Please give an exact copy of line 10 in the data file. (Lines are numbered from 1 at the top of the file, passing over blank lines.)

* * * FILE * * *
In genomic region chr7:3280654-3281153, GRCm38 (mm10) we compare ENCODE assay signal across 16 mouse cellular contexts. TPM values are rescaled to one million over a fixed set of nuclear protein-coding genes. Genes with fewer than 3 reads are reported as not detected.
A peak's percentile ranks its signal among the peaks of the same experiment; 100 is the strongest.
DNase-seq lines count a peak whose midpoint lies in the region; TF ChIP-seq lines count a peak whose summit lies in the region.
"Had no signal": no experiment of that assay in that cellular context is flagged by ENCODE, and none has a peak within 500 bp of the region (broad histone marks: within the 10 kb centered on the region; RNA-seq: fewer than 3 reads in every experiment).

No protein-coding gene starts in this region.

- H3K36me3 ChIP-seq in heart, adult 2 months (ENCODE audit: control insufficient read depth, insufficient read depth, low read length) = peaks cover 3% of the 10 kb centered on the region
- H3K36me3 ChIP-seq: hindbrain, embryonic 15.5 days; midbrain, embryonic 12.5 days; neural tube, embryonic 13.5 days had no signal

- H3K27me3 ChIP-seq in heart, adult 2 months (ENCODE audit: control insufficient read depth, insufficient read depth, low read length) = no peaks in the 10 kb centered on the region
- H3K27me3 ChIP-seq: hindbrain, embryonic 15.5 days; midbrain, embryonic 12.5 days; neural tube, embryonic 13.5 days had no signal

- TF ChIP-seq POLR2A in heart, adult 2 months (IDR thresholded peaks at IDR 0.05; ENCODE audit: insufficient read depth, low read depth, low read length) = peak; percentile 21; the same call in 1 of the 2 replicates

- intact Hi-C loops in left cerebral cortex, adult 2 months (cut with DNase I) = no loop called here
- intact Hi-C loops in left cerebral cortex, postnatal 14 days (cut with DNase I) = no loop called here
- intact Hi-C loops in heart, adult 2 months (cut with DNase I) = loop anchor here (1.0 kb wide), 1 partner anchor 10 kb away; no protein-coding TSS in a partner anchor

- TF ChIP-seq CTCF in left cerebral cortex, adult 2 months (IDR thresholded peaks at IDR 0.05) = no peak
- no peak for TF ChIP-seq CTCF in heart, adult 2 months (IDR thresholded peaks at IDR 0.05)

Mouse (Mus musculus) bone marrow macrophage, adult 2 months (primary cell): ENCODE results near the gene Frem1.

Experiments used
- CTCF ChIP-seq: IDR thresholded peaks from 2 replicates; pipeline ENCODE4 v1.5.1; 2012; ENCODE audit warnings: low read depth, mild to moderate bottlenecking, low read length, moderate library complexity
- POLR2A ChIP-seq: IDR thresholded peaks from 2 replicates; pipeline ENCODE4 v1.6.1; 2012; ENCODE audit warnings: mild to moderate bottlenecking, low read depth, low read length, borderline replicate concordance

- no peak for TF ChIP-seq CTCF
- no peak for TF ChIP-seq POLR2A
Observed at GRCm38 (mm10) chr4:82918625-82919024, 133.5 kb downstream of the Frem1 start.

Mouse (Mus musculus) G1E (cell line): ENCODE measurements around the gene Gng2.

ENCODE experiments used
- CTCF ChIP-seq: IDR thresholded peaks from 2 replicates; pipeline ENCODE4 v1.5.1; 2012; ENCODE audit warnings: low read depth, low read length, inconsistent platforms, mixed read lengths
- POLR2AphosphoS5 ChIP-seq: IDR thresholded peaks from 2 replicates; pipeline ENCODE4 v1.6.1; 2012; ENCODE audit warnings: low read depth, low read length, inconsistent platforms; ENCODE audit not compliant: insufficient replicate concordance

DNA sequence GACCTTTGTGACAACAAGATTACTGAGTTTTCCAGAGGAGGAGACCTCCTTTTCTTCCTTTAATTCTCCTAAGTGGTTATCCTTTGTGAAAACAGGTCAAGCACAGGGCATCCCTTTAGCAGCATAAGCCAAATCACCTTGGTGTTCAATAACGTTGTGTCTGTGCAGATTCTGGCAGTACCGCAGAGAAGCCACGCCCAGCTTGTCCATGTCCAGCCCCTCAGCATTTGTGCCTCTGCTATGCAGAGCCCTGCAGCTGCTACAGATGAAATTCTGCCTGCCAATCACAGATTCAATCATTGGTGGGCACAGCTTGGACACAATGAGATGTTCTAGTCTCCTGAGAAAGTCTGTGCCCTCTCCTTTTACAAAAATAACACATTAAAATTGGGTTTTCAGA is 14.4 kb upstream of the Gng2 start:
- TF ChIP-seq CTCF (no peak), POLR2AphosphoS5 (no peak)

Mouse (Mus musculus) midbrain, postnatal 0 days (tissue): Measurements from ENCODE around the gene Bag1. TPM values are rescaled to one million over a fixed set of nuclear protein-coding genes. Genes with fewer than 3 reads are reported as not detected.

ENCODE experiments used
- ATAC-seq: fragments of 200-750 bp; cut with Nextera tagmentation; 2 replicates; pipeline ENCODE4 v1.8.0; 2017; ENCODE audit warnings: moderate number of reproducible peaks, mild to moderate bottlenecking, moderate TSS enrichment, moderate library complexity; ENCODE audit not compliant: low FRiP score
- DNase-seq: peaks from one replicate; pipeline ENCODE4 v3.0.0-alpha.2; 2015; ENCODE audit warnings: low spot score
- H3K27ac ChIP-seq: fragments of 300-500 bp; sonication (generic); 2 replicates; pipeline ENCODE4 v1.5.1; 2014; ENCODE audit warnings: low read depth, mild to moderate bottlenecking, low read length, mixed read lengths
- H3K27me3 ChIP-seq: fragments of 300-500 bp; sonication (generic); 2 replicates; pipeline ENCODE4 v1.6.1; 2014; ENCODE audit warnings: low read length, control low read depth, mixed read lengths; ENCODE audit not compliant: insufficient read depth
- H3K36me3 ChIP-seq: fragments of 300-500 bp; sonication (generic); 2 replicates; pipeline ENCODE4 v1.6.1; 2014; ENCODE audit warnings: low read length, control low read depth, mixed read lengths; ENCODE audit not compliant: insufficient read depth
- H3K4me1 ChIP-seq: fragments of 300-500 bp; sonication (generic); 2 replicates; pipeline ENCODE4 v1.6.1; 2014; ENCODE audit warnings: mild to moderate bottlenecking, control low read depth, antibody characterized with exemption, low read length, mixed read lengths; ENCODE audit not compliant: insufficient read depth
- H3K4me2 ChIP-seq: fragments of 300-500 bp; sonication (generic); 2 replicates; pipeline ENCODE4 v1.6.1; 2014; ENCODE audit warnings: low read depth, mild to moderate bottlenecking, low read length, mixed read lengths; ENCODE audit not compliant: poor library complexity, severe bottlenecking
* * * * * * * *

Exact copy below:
- TF ChIP-seq POLR2A in heart, adult 2 months (IDR thresholded peaks at IDR 0.05; ENCODE audit: insufficient read depth, low read depth, low read length) = peak; percentile 21; the same call in 1 of the 2 replicates